When I was living and traveling on a sailboat I liked to explore coastlines which makes me a pilot not a navigator. Webb Chiles describes himself as pelagic inasmuch as he enjoys the open oceans while I am contented to poke around coastlines. However a funny thing would happen every time we found the world's best anchorage and it happened to me and my wife and may have happened to the dogs too for all I know, though they couldn't communicate with us on that level.
Inevitably we would pull the boat into the world's best refuge, away from pacific rollers crashing on land, far from noise and light pollution, close to a lovely beach and an easy dinghy landing and we would settle in to our new found paradise. And then aft a day or two or a week or some unspecified amount of time my wife and I would look at each other and say quite firmly: "It's time to go." The anchorage had worn itself out in our minds.
It may have been because the novelty had worn off and exposed the fatal flaws in what had seemed perfect or it may just be that we were in nomad mode and eager to keep traveling. Whatever the reason, when the time came to get moving we knew when we were ready. If we left before the feeling enveloped us we would leave with regrets and in some anchorages the feeling of relief and pleasure at being in the anchorage was fleeting because we weren't really enjoying what was on offer. Some refuges are just that and are not places of paradise where a weary coastal sailor wants to put down roots..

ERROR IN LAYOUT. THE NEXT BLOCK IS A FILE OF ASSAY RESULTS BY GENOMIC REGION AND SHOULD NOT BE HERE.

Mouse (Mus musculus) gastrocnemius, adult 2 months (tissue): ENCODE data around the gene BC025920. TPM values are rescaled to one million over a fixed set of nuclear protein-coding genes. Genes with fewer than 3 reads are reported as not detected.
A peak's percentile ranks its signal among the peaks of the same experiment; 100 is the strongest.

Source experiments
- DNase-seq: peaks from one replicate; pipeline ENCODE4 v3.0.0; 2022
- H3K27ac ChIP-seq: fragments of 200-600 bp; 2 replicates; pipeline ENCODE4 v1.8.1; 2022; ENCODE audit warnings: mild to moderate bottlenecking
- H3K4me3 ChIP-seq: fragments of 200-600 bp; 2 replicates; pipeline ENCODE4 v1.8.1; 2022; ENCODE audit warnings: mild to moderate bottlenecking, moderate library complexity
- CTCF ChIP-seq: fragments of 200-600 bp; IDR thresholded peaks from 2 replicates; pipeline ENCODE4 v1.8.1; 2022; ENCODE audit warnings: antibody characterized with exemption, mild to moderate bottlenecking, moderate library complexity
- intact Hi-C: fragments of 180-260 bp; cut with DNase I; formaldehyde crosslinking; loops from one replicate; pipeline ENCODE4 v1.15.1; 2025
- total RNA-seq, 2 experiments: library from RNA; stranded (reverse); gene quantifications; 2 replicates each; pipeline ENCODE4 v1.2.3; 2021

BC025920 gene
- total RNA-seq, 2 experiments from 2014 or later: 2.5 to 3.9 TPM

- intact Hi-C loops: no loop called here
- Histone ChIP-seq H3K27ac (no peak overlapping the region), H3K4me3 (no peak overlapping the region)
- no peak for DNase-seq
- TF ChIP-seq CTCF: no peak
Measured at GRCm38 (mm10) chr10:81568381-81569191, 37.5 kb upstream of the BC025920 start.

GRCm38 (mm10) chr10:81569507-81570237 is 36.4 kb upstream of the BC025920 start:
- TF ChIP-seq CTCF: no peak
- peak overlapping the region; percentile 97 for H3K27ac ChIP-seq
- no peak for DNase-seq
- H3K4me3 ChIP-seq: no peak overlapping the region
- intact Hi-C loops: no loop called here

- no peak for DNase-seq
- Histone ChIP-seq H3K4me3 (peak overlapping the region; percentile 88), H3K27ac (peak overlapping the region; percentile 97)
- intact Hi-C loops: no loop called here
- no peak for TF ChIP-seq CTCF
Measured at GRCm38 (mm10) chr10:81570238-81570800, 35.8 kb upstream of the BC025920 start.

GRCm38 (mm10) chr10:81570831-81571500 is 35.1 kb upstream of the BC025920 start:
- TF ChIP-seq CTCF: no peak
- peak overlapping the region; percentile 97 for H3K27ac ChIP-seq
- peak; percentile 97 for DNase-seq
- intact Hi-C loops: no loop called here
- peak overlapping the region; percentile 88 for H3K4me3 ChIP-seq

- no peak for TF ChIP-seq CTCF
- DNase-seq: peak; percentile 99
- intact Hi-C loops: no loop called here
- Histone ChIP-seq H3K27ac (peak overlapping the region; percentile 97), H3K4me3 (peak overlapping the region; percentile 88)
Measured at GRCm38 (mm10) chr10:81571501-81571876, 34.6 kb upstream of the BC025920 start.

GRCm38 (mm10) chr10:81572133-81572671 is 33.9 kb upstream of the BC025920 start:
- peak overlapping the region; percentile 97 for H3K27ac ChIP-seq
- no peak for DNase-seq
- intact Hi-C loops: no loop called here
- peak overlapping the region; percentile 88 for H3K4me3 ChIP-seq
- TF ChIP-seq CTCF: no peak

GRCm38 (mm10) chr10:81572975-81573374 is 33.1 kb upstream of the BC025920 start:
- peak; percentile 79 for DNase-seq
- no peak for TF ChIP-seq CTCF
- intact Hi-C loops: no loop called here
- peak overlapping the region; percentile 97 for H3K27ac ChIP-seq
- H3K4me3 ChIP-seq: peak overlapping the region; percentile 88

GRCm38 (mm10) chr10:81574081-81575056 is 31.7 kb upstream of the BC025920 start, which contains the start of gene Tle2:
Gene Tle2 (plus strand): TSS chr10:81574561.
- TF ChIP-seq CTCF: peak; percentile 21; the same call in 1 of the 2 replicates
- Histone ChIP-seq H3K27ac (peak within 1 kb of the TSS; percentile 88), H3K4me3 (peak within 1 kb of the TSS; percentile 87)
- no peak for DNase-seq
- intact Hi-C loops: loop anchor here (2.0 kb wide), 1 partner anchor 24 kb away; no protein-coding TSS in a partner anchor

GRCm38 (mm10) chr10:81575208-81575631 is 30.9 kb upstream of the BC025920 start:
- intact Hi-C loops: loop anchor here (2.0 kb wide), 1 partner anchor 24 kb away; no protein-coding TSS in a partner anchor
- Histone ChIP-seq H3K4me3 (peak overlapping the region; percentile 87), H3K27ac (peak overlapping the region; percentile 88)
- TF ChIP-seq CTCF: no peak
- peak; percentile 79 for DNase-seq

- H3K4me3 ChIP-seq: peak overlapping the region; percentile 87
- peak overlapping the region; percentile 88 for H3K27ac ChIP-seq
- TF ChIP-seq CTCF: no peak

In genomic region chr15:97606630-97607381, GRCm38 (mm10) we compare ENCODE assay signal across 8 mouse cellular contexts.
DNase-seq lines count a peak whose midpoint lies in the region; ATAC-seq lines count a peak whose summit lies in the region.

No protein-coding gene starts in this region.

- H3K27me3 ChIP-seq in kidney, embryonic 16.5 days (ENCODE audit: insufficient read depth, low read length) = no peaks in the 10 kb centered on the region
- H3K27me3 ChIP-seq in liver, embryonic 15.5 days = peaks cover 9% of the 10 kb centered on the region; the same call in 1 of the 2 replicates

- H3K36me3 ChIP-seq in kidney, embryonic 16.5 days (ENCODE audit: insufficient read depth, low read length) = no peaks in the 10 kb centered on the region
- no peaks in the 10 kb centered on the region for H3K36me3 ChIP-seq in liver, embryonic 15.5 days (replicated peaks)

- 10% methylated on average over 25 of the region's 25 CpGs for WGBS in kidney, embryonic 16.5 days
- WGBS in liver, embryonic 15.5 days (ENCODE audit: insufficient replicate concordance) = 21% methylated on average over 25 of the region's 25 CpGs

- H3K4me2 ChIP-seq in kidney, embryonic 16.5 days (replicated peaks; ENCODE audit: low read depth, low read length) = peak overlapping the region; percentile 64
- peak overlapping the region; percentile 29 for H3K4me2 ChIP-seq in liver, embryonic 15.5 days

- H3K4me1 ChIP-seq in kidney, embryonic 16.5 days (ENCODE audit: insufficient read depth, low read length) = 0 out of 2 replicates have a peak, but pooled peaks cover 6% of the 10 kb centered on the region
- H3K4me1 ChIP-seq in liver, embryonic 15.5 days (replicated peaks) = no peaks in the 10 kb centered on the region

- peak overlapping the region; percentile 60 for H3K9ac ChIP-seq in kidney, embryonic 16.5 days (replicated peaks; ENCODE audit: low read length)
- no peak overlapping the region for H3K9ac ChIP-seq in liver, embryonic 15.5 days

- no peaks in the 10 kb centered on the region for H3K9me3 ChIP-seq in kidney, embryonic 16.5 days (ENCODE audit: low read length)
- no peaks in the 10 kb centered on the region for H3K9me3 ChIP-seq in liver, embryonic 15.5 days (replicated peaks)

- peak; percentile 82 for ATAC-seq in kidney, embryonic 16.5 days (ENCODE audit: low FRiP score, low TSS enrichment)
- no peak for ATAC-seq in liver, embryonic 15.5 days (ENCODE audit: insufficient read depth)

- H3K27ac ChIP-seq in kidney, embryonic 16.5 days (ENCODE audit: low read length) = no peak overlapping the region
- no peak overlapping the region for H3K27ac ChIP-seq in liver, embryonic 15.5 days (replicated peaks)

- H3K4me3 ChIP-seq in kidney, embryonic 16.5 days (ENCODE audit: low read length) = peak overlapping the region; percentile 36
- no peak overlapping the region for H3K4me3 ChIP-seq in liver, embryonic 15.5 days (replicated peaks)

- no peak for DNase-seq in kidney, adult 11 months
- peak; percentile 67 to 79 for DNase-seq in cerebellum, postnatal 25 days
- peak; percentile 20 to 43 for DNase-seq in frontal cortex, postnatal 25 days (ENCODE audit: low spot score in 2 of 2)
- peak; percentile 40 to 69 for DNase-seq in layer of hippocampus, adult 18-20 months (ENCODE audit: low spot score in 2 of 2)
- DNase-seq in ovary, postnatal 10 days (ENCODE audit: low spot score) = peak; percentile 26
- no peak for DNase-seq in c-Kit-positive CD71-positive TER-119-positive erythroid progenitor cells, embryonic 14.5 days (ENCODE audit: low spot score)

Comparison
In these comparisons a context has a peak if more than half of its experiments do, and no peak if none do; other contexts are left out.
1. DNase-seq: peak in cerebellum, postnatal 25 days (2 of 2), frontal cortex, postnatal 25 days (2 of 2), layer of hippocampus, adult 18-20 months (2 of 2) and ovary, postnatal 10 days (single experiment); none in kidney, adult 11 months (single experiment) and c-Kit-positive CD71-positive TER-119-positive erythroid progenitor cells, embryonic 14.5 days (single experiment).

It has become obvious to me this nomad instinct is alive and well even when I am not technically traveling. Of course one is traveling through life and time is fleeting and all those panic-inducing feelings. However while I have been traveling through time I have not been traveling through space. I have taken trips, small journeys here and there, but my home has been Key West and I have not been a nomad. This anchorage has after two decades worn itself out.
I remember pounding down the coast of Nicaragua in the Spring of 1999 blissfully unaware of the war in Kosovo and the US intervention which I heard about later. I was busy trying to figure where we might stop to let the dogs ashore as we tried to navigate the long featureless coast from El Salvador to the southernmost coastal village in Nicaragua, more precisely known as San Juan del Sur (St John of the South). We saw no suitable anchorages, no patches of flat water with easy beach access to let the dogs ashore, so we pressed on overnight and arrived in the dark in the open roadstead off the curving semi circle of yellow sandy beach that makes San Juan a vacationers' paradise ( that word again!). It was pitch black and we edged our Gemini catamaran into the bay getting confidence from the chart that showed no submerged obstacles, though spotting the unlit fishing boats at anchor was a trial.